Anyone who thinks that gardening begins in the spring and ends in the fall is missing the best part of the whole year. For gardening begins in January with the dream. – Josephine Nuese. This quote, which I first saw on a Hudson Valley Seed Library Facebook post, speaks to me. Like other gardeners in northern regions, gardening in my Zone 6b south-central Connecticut region begins in January.
Actually, for me, gardening never ends. Though I let my gardening brain rest a bit through the end-of-year holidays, ideas and designs for the upcoming year are never buried so deeply that they are suspended until spring. Serious review of the frozen landscape commences when dawn breaks on the New Year.
As I peruse the views from inside our home, I note which outdoor features become highlights in the winter landscape. The less favorable go onto a needs attention list, later prioritized as higher- and lower-level projects for the upcoming months. Views of neighboring property always become a high priority on this list; I continuously plan plantings to increase our winter privacy.
As viewed from the front windows, the house nearest to ours is somewhat blocked by existing native shrubs and trees plus those we’ve added over the years. Two existing mountain laurels are fenced to prevent deer browsing. Both beech trees – the forward one plus the one partially blocking the nearest house – are existing native plantings we’ve encouraged to grow. The use of existing native trees and shrubs makes sense for environmental, design, and budgetary reasons in that native plantings suite native insects, birds and soils, native trees and shrubs help match the gardens and property to surrounding woodlands, and existing natives are free – they are perfect ‘right plant, right place’ plantings.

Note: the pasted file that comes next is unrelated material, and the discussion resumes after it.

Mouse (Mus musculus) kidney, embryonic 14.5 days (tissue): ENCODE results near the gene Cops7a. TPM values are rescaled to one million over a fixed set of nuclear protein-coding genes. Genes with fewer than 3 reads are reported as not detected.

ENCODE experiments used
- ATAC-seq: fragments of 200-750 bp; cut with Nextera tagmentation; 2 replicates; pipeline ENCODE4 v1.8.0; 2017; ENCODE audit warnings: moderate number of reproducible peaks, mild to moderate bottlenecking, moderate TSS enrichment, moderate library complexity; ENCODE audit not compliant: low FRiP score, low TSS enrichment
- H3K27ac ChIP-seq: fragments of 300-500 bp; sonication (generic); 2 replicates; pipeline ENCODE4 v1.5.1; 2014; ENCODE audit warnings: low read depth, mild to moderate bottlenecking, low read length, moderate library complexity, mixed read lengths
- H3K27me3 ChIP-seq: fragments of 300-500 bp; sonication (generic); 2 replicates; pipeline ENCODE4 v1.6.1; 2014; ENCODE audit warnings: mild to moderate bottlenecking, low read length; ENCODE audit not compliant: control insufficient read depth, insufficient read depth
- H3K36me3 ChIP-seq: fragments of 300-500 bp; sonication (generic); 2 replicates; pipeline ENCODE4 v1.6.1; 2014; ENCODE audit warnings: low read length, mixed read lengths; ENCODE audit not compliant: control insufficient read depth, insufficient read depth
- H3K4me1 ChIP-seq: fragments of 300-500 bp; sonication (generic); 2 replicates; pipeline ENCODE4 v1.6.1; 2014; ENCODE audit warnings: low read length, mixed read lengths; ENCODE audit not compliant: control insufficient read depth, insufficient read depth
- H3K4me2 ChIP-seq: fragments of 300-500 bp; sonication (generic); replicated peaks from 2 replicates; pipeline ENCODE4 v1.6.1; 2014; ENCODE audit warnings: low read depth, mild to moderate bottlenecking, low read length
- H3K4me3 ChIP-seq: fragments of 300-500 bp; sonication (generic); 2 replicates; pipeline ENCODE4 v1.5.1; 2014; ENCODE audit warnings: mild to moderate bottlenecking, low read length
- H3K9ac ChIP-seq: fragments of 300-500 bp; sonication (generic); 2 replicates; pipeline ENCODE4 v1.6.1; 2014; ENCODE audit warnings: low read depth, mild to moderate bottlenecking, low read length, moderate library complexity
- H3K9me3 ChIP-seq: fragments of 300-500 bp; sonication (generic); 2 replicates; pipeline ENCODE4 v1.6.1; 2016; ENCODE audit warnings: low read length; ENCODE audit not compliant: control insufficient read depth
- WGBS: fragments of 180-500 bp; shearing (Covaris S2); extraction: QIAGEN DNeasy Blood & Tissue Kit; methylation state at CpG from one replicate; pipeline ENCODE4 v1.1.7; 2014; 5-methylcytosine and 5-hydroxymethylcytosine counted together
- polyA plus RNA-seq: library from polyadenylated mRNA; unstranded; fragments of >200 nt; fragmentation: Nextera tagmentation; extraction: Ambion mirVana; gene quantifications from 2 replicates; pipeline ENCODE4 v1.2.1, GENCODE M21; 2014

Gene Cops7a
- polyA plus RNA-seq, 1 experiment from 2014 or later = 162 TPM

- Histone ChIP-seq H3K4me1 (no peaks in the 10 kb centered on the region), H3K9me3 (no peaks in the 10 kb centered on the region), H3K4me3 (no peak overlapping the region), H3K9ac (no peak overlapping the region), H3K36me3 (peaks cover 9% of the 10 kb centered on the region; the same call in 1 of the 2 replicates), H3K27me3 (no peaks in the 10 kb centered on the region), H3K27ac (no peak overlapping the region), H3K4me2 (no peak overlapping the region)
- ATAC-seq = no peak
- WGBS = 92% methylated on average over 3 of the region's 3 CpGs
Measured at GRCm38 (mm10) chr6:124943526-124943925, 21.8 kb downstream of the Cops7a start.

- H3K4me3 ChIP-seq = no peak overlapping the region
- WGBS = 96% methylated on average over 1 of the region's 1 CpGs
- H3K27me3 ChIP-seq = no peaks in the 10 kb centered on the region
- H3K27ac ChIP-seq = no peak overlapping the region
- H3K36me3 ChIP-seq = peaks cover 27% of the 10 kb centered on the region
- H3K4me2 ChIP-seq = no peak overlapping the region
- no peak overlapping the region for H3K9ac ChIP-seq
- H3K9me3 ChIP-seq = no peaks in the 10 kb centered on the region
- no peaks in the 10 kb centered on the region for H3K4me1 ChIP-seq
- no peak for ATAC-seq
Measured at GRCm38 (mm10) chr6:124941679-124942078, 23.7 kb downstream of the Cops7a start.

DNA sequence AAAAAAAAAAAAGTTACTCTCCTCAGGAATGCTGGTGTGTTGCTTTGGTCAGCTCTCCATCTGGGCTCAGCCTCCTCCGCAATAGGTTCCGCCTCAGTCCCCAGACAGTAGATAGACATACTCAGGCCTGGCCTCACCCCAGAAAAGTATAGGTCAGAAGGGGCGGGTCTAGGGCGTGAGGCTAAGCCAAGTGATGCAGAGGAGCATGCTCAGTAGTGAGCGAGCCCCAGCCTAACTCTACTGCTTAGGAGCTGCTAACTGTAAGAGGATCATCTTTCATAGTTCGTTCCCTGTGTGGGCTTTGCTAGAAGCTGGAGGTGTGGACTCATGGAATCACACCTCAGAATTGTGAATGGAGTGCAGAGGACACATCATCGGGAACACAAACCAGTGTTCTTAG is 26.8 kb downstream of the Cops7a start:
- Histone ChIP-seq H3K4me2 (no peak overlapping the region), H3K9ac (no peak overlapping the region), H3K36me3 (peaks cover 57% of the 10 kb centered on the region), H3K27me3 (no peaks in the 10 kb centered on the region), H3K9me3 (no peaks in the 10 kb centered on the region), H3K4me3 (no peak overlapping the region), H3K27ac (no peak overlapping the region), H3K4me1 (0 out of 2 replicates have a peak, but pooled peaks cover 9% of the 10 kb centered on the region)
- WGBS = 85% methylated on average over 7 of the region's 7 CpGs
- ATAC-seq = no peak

To compliment the existing natives we’ve added a pink dogwood (Cornus florida ‘Rubra’), a juniper (Juniperus chinensis ‘Blue Point’) hidden by the larger laurel in this photo, and two very small American holly (Ilex opaca) transplants (position noted by blue arrows but not view-able in the photo) that I hope will eventually grow into stately evergreen trees.
To bring more greenery into this winter view I’ve added a globe spruce (Picea pungens glauca globosa, circled in blue) that is still not sure it likes this setting, a leatherleaf viburnum (Viburnum rhytidophyllum circled in orange), Leucothoe axillaris (circled in yellow), a Pieris japonica ‘Mountain Fire’ (circled in white) and, most recently, two slow-growing pyramidal spruce (Picea glauca ‘Sanders Blue’ circled in pink) to the mix.
A closer-up view from a slightly different angle better shows the still small evergreens. Though leatherleaf viburnum and leucothoe carry deer-resistant claims, the deer browsing our yard browse both during winter months. But both plants bounce back pretty easily each spring, so I tend to leave them unprotected. Also, since the taller ornamental grasses have outlived their usefulness in this location, crowding many of the deciduous shrubs and trees, I plan to move them to a different location this spring.
As the native and new plantings continue to grow, this portion of the front will be amply ‘greened’ for winter viewing.
By contrast, the opposite side of the front yard view still lacks winter greenery. Because of the upward slope there is no need to block views of distant neighbors, but a few low-growing conifers or other evergreen foliage would compliment the existing beech trees and ground-level moss.
The main issue in this area is ledge running very close to the surface, which makes digging adequate planting holes difficult. Still, how and where to incorporate winter greenery to this side of the front yard is worth some winter pondering, and this is one of the best aspects of winter gardening.
…For gardening begins in January with the dream …